An Israeli court has convicted a Jewish settler guilty of racially motivated murder in a 2015 arson attack that killed a Palestinian couple and their baby in the occupied West Bank.
Israeli prosecutors said Amiram Ben-Uliel chose the Dawabsheh family home and another dwelling in Duma village, near Nablus, on the assumption they were inhabited and, before firebombing them, spray-painted “Revenge” and “Long Live King Messiah” on their walls.
The arson attack killed 18-month-old Ali Dawabsheh. His mother, Riham, and father, Saad, later died of their wounds. Ali’s four-year-old brother Ahmad survived with burns on his body.
Ben-Uliel’s triple conviction on Monday by the Lod District Court carries a potential life sentence.
The 25-year-old was also found guilty of two counts of attempted murder and two of arson, but was acquitted of a charge of belonging to a “terrorist” organisation.
A second, underaged defendant in the case entered a plea deal last year in which murder charges against him were reduced to conspiracy charges.
Ben-Uliel said Israeli investigators forced him to make a false confession to the Duma attack.
“This trial won’t bring my family back,” Hussein Dawabsheh, Ali’s grandfather, said outside the courtroom in central Israel. “But I don’t want another family to go through the trauma that I have.”
According to the indictment, Ben-Uliel surveilled the village with the unnamed minor, and the two agreed to carry out an attack in Duma and another in Majdal, with the aim of killing Palestinians inside their homes.
The indictment went on to say that on July 31, 2015, Ben-Uliel went to meet the underaged defendant in a cave in the Jewish outpost of Yashuv Hadaat. The latter did not show up, and Ben-Uliel decided to proceed alone.
Ben-Uliel searched for a house in which there were indications of people living there. He first threw a Molotov cocktail through the window of a house whose inhabitants were not at home.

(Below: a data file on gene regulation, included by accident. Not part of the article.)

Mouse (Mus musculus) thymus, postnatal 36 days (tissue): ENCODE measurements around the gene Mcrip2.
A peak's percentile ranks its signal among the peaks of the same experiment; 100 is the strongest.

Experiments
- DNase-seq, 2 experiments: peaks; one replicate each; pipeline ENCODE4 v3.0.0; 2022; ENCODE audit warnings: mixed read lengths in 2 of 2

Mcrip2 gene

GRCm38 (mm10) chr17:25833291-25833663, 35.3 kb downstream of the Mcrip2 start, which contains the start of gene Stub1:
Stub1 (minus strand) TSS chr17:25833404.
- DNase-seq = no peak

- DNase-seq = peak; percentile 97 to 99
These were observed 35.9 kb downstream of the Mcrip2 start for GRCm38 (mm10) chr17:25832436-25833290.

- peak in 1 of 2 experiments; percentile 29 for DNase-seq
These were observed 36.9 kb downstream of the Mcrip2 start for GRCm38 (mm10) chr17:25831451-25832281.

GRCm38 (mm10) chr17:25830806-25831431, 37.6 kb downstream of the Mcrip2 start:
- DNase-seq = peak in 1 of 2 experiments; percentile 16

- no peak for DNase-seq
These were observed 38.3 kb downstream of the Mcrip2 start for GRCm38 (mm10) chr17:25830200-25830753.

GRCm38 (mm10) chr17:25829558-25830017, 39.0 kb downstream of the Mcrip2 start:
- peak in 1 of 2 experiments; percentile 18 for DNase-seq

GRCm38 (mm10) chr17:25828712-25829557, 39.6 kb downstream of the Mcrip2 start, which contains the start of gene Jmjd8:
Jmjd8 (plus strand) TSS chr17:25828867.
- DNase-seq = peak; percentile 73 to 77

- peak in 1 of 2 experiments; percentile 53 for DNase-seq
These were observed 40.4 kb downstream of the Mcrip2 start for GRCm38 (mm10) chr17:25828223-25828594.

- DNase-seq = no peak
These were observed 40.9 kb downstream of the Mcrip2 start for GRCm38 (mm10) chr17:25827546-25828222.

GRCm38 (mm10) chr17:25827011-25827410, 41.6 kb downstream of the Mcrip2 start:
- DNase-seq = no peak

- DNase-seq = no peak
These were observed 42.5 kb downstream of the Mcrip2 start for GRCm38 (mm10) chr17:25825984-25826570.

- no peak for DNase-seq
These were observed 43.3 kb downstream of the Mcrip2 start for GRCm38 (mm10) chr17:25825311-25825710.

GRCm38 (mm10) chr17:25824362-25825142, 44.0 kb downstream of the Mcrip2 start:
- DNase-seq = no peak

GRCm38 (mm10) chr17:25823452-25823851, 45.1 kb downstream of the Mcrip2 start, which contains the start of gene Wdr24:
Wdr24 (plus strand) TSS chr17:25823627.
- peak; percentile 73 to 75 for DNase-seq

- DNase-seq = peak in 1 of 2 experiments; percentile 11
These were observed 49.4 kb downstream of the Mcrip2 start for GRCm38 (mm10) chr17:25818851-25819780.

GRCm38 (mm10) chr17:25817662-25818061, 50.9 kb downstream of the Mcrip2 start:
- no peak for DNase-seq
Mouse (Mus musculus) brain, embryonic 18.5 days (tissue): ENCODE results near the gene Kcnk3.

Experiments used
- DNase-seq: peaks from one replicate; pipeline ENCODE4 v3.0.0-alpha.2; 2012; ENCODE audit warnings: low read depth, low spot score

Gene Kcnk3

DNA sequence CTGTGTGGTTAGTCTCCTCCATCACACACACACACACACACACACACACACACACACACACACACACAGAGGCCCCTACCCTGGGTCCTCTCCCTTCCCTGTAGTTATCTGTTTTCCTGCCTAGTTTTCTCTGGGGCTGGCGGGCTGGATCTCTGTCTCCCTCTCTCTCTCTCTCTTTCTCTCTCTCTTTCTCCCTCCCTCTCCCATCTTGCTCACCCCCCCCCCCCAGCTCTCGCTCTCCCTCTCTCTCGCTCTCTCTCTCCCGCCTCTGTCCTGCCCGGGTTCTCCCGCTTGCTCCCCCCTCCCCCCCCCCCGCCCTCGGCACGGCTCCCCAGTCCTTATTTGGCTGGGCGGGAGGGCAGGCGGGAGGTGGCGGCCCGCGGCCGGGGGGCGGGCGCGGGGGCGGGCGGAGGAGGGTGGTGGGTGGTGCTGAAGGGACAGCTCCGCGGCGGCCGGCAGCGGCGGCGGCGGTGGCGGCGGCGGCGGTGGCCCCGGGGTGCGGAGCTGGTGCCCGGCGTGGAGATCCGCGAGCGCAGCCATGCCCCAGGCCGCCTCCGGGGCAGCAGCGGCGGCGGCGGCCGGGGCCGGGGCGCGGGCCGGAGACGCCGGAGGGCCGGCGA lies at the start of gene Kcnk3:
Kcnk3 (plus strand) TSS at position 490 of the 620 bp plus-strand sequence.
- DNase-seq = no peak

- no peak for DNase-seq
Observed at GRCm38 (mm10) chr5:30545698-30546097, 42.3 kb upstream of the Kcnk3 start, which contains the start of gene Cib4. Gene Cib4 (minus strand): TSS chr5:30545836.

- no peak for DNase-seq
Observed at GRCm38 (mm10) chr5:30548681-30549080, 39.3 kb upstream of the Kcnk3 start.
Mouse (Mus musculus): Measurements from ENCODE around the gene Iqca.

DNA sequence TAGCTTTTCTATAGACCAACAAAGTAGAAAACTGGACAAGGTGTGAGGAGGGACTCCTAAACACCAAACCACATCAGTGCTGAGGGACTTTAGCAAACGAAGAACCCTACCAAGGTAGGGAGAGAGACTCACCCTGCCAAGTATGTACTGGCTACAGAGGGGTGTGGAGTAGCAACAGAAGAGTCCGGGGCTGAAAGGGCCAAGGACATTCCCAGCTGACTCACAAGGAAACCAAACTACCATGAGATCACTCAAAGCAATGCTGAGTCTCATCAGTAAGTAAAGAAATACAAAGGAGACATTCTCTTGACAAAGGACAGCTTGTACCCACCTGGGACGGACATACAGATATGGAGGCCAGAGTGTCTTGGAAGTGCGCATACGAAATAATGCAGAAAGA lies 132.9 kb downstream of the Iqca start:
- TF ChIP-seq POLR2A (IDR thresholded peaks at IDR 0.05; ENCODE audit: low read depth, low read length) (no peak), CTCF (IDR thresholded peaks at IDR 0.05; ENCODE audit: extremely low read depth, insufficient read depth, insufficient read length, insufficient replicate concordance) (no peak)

He then proceeded to Saad and Riham’s house and threw the second burning Molotov cocktail through the bedroom window where the couple and their two children were sleeping, before escaping.
Ben-Uliel belonged to a movement known as the “hilltop youth”, a leaderless group of young Jewish settlers who set up unauthorised outposts, usually clusters of trailers, on West Bank hilltops – land the Palestinians want for their hoped-for state.
The attack was condemned across the Israeli political spectrum, and Prime Minister Benjamin Netanyahu pledged “zero tolerance” in the fight to bring the assailants to justice.
Investigators placed several suspects under “administrative detention”, a measure typically reserved for Palestinians, that allows authorities to hold suspects for months without charge.
Critics, however, noted that other non-deadly attacks, such as firebombings that damaged mosques and churches, had gone unpunished for years.
And as the investigation into the Duma attack dragged on, Palestinians complained of a double-standard, where suspected Palestinians are quickly rounded up and prosecuted under a military legal system that gives them few rights while Jewish Israelis are protected by the country’s criminal laws.